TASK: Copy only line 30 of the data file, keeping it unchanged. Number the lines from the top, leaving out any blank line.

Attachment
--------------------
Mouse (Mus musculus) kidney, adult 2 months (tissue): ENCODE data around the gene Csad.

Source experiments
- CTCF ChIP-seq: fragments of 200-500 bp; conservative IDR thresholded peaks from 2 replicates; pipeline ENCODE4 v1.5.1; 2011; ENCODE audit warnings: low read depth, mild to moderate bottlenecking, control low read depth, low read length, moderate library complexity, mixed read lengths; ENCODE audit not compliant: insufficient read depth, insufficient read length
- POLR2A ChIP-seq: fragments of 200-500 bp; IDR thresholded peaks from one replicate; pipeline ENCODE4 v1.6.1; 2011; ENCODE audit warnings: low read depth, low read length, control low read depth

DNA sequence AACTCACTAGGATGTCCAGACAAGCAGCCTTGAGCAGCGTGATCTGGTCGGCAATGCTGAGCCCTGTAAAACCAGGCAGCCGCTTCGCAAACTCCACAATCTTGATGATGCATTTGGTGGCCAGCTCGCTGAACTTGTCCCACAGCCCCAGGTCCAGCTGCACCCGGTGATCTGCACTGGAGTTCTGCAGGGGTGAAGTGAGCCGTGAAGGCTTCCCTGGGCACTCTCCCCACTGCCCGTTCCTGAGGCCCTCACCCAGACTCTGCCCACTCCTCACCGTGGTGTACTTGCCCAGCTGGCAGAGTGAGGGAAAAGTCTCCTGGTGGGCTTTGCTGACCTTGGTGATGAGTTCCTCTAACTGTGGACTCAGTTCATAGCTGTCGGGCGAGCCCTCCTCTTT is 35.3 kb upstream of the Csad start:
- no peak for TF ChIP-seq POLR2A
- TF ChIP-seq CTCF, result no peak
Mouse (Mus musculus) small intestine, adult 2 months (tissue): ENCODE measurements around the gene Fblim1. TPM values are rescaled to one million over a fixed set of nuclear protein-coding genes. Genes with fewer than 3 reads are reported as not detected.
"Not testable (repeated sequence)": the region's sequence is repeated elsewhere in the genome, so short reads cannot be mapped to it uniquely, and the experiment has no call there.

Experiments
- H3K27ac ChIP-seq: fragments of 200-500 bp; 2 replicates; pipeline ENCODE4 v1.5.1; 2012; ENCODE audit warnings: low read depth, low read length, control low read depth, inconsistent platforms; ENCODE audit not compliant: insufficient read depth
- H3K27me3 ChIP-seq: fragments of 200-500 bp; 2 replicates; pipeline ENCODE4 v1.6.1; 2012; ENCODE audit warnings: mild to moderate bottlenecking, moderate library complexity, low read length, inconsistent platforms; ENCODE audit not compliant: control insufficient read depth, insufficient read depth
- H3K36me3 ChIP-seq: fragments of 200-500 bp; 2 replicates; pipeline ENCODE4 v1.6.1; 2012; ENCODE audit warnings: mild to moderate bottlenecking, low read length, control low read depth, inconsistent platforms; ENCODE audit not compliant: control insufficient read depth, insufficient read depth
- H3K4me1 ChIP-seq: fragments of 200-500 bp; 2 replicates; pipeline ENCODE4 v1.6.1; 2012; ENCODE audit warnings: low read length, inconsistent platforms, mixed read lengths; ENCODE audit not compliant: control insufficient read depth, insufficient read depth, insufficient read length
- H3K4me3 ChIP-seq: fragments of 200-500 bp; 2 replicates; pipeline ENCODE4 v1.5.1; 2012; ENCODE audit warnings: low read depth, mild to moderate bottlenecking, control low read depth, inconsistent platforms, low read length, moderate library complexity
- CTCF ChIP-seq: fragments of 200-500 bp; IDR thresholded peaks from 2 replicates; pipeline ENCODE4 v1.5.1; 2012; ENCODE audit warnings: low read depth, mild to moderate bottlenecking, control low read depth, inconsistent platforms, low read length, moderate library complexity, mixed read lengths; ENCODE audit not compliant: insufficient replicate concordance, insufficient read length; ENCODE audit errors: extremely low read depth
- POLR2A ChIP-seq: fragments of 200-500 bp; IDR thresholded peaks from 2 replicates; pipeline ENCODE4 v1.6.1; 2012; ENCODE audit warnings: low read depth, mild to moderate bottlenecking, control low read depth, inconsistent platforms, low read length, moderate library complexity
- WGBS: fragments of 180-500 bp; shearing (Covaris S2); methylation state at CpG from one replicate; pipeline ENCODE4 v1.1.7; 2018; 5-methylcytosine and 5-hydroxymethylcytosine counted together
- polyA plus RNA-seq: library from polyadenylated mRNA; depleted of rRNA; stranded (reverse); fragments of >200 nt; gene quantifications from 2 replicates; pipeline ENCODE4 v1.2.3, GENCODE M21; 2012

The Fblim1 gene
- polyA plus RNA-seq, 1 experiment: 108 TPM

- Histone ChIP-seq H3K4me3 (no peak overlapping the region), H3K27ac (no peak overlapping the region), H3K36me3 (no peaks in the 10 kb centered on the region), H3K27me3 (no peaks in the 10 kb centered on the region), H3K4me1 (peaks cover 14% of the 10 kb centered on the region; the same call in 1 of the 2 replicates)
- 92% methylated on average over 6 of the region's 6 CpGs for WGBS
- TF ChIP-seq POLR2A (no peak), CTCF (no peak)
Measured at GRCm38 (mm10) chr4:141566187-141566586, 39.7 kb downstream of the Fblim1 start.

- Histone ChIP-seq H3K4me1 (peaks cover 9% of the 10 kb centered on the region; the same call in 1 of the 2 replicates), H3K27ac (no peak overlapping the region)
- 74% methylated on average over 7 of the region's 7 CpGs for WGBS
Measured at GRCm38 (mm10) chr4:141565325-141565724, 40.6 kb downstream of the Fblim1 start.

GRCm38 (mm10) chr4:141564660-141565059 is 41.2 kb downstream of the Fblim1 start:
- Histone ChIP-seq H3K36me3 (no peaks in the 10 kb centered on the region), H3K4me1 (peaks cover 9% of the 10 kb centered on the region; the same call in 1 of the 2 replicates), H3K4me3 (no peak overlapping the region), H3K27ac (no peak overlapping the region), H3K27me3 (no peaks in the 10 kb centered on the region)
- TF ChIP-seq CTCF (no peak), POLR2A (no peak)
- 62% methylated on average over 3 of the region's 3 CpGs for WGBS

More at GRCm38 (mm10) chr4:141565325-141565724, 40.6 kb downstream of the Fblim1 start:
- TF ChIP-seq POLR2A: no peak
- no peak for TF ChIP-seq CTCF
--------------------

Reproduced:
- Histone ChIP-seq H3K36me3 (no peaks in the 10 kb centered on the region), H3K4me1 (peaks cover 9% of the 10 kb centered on the region; the same call in 1 of the 2 replicates), H3K4me3 (no peak overlapping the region), H3K27ac (no peak overlapping the region), H3K27me3 (no peaks in the 10 kb centered on the region)